R. A - I think that this is all important. I recently learned that the herbs and especially spices need to be kept more in a dark, cool place. They should not have the light. So, over the last few months, I've incorporated having them available. So when I learn or need something, it's ready to combine and prepare.
Vaidya - You said the right thing about storage, and also freshness of these spices is vital because if the spices like black pepper are powdered and kept for too long, then it loses its potency and becomes harmful to us. Fresher is better because, at Athreya herbs, we import small batches and don't keep spices for more than a year if it is powdered. If not, it needs to be sent for testing to see if it still has potency and is safe to consume. The spice storage is essential because if they are exposed to the sun and not air sealed, then any spice evaporates all its active principles. In spices, there are crucial oils called volatile oils that escape daily. There are also a lot of active components like alkaloids, coumarins, tannins, and fixed oils. Once you powder, you expose all of them to the atmosphere and get oxidized and break down. So we need to keep our spices in the dark space. If you're not using them, freeze them and put them in a Ziploc bag. People at some point throw them out. Nature has put so much time and effort into creating these special spices for us, and then after some time, people don't use them and throw them away. It's such a shame.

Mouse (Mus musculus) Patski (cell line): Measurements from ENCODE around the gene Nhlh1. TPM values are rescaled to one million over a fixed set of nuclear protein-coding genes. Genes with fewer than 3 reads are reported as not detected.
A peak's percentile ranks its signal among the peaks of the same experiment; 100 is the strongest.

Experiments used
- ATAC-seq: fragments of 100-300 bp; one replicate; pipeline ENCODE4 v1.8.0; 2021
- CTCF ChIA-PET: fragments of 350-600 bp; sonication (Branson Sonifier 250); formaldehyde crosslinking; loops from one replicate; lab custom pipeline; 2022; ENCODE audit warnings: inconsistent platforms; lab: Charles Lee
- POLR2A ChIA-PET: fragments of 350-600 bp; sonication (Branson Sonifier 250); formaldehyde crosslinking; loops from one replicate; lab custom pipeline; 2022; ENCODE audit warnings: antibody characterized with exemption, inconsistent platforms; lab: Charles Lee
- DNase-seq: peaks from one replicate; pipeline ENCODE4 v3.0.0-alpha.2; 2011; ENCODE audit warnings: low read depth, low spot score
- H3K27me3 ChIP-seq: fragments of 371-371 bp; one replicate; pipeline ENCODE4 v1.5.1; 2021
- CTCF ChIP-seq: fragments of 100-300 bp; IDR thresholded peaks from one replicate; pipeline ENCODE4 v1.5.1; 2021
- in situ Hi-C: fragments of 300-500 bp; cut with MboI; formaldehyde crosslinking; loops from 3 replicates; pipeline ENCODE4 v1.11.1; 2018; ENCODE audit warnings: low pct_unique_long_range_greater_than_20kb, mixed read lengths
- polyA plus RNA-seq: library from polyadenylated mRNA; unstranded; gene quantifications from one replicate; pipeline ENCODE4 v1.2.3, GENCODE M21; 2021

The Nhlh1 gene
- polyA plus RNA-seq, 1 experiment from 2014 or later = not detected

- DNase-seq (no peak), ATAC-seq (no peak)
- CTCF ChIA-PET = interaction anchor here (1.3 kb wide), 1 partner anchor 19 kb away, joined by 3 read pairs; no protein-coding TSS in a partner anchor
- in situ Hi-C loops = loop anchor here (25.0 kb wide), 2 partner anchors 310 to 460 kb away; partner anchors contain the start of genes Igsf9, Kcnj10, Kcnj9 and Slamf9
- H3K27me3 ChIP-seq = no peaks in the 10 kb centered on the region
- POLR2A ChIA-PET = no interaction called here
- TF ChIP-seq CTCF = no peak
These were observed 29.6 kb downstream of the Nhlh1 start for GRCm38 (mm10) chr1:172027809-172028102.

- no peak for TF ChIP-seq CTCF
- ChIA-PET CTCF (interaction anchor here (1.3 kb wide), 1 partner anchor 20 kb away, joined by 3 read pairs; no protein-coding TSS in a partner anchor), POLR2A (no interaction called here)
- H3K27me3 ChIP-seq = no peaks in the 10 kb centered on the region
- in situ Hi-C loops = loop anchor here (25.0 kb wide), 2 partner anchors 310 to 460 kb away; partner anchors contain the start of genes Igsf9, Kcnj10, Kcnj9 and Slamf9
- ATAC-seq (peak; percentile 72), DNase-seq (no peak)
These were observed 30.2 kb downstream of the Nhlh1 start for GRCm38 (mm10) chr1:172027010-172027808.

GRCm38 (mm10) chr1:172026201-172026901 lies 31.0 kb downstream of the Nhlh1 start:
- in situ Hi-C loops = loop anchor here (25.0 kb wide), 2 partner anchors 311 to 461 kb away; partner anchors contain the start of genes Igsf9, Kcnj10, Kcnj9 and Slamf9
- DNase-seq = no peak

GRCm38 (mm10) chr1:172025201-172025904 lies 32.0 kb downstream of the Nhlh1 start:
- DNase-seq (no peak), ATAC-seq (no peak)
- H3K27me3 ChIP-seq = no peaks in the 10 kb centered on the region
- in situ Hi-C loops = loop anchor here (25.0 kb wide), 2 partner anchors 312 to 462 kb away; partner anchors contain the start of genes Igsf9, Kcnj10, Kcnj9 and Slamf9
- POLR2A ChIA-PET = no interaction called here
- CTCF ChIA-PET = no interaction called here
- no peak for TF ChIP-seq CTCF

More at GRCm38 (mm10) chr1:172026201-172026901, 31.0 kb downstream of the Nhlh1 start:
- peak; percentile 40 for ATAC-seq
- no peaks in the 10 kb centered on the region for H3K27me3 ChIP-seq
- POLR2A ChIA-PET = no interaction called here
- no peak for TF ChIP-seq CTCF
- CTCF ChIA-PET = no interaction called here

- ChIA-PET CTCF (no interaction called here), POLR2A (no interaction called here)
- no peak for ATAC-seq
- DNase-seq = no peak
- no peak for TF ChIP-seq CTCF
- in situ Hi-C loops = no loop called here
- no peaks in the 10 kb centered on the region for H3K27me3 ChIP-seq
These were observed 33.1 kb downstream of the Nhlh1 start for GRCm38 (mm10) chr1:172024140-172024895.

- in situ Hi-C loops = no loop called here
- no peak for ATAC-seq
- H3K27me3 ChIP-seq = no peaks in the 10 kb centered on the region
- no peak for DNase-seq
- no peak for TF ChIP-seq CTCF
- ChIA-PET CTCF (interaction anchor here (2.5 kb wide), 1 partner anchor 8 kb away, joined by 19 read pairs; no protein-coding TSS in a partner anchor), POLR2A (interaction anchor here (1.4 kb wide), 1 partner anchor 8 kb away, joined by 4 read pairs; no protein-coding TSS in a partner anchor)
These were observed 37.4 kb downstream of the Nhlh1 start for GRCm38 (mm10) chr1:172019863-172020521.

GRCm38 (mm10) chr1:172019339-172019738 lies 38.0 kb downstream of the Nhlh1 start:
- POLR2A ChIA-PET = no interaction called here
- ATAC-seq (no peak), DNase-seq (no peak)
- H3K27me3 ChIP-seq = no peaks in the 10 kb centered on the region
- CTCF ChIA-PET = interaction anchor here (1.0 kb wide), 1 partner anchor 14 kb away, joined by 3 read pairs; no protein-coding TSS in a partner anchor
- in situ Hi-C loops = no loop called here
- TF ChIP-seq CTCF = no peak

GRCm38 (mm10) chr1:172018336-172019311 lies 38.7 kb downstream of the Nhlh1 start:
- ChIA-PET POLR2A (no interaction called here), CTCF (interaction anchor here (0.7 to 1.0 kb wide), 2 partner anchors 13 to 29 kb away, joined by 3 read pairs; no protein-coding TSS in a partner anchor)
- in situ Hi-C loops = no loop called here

R. A - That's a good point because freezing can help it to last longer.
Vaidya - Freezing will help it last at least three years. Make sure that you don't have anything sticking wet inside these bags. When you separate them, make sure that the spoon that you use for separating is completely dry. Introducing a wet thing inside will get everything molded. What are the other spices that you want to know about other than Turmeric?